Captain James Newman-Newman, (1801)
This portrait of Captain James Newman-Newman shows him wearing a captain’s full-dress uniform and was painted around 1801. By then Newman-Newman was already a distinguished naval officer, notably having served as a lieutenant on the 100-gun First Rate Royal George at the Glorious First of June in 1794, then considered the hardest-fought battle of the age.
He went on to experience numerous naval actions including, in 1800, the capture of the Pallas, a powerful and brand new French 42-gunner. The ship he commanded in that action, the Loire, is shown in the background of this portrait.
His career was cut short on Christmas Day 1811. Returning in escort of a large convoy from Gothenburg to London, the fleet got into difficulties in the shallow sand bars off the coast of Holland. Thirty merchant ships were wrecked on the Haak Sand off the Texel as well as Newman-Newman’s 74-gun Hero. All but twelve of her crew of 500 drowned.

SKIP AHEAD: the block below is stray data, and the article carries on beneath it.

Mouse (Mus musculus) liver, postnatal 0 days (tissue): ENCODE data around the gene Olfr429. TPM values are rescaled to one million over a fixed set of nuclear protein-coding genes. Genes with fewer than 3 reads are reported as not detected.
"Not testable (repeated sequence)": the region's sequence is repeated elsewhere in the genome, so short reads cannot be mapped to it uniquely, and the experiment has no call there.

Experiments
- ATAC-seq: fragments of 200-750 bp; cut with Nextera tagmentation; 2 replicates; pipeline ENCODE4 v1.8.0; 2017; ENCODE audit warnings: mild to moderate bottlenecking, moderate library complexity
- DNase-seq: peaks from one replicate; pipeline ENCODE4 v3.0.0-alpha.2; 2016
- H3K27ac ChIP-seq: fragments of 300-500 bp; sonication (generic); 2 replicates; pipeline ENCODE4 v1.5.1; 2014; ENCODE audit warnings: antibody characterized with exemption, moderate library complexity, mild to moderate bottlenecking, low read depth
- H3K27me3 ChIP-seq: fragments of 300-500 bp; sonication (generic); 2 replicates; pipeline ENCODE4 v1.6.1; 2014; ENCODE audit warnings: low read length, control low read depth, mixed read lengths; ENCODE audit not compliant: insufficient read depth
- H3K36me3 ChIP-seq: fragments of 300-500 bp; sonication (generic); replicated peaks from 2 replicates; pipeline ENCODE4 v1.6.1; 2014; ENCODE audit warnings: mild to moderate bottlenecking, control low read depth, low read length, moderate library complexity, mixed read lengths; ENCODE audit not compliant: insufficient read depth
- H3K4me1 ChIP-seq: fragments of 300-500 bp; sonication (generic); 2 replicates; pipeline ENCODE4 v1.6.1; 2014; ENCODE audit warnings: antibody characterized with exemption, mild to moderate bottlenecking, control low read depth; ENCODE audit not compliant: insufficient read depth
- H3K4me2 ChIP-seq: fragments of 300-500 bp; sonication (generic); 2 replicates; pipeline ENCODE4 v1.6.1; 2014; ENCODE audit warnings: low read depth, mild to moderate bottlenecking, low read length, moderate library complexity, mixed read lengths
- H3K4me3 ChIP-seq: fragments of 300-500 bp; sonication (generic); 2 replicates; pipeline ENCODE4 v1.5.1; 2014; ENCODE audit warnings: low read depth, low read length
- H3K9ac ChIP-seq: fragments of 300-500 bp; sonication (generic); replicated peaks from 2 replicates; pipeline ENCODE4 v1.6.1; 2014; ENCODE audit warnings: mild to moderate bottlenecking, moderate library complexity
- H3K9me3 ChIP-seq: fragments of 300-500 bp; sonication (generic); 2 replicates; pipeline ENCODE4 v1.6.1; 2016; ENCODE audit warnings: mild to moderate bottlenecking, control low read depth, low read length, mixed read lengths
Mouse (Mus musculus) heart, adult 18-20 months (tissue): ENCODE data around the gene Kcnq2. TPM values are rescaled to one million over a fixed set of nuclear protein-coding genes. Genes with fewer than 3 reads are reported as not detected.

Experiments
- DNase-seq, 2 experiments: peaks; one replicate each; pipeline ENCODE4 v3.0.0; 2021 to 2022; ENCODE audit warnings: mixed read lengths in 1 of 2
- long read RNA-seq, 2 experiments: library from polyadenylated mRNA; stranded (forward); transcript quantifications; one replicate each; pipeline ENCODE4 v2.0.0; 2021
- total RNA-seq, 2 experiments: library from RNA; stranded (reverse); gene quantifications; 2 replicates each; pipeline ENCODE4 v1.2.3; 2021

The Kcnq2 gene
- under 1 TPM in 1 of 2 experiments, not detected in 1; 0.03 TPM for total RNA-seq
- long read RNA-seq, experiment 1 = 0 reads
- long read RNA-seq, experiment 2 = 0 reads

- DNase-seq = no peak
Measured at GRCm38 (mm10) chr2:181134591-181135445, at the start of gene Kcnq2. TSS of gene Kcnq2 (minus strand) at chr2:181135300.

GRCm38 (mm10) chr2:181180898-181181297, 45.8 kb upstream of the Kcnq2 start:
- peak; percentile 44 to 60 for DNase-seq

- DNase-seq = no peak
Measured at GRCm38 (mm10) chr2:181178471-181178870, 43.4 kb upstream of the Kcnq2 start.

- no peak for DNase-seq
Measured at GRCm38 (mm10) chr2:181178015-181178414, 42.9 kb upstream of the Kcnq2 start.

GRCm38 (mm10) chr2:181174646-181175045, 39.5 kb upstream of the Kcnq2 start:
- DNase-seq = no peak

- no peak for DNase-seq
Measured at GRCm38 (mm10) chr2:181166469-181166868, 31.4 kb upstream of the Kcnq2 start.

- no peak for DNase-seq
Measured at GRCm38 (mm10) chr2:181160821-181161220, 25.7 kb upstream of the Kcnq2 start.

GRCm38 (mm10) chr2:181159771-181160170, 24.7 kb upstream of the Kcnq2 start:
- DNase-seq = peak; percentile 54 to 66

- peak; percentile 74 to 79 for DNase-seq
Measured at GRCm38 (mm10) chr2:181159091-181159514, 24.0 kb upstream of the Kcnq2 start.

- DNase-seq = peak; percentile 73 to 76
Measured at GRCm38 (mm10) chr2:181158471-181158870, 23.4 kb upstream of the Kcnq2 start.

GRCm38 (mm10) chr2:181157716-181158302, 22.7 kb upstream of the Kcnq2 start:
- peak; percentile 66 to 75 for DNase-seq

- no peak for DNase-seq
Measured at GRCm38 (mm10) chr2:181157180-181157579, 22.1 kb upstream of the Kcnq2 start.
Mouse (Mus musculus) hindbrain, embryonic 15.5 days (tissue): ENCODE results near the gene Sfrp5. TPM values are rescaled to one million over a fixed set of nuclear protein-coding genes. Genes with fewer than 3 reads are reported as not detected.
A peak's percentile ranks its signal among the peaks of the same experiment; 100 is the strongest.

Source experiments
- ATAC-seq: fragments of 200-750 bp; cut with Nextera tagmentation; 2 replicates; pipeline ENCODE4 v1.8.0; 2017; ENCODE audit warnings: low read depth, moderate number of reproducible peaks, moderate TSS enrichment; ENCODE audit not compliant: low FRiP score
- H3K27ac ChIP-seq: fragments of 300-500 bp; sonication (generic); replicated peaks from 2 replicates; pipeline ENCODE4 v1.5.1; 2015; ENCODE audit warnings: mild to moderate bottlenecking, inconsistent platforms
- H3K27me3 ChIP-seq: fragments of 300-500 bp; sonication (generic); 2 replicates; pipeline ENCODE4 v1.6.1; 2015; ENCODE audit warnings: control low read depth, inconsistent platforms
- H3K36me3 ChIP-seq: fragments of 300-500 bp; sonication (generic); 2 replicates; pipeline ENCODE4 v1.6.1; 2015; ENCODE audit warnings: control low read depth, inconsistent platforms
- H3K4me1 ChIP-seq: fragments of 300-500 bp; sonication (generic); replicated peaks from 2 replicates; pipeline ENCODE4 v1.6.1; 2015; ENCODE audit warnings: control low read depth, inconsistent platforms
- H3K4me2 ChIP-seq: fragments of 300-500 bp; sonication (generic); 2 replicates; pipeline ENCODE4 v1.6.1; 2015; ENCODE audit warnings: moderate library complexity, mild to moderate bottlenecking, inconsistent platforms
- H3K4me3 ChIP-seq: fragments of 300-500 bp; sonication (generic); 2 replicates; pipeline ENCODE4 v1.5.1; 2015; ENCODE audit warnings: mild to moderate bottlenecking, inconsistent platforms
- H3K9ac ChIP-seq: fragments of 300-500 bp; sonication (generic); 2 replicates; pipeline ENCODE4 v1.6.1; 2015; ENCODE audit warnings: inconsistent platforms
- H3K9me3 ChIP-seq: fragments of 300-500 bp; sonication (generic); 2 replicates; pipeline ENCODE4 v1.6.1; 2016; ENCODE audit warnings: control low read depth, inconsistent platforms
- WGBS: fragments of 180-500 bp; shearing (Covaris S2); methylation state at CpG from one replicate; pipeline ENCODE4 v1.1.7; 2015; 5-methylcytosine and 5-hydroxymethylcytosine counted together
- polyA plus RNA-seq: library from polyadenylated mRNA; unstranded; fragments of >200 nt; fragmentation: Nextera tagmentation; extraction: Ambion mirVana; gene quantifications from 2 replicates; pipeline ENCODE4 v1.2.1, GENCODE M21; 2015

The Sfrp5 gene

Another high-profile victim that day was Admiral Robert Carthew Reynolds who was lost along with his flagship the Prince George. In total some 2000 British sailors died from the Royal Navy alone.
In 1801, the artist, Oliver James Archer, was one of the most fashionable portrait painters of the time, with offices in New Bond Street. A talented youth, Archer had been admitted to the Royal Academy Schools at the age of sixteen in 1790 and regularly contributed to the Royal Academy and British institution until his death in 1842, though his interest in portraits dwindled as he aged.
This portrait comes from the peak of his popularity and skill as a portrait artist and is a fine example of his skill.
The portrait was purchased for the National Maritime Museum with the assistance of the Society for Nautical Research in 1959.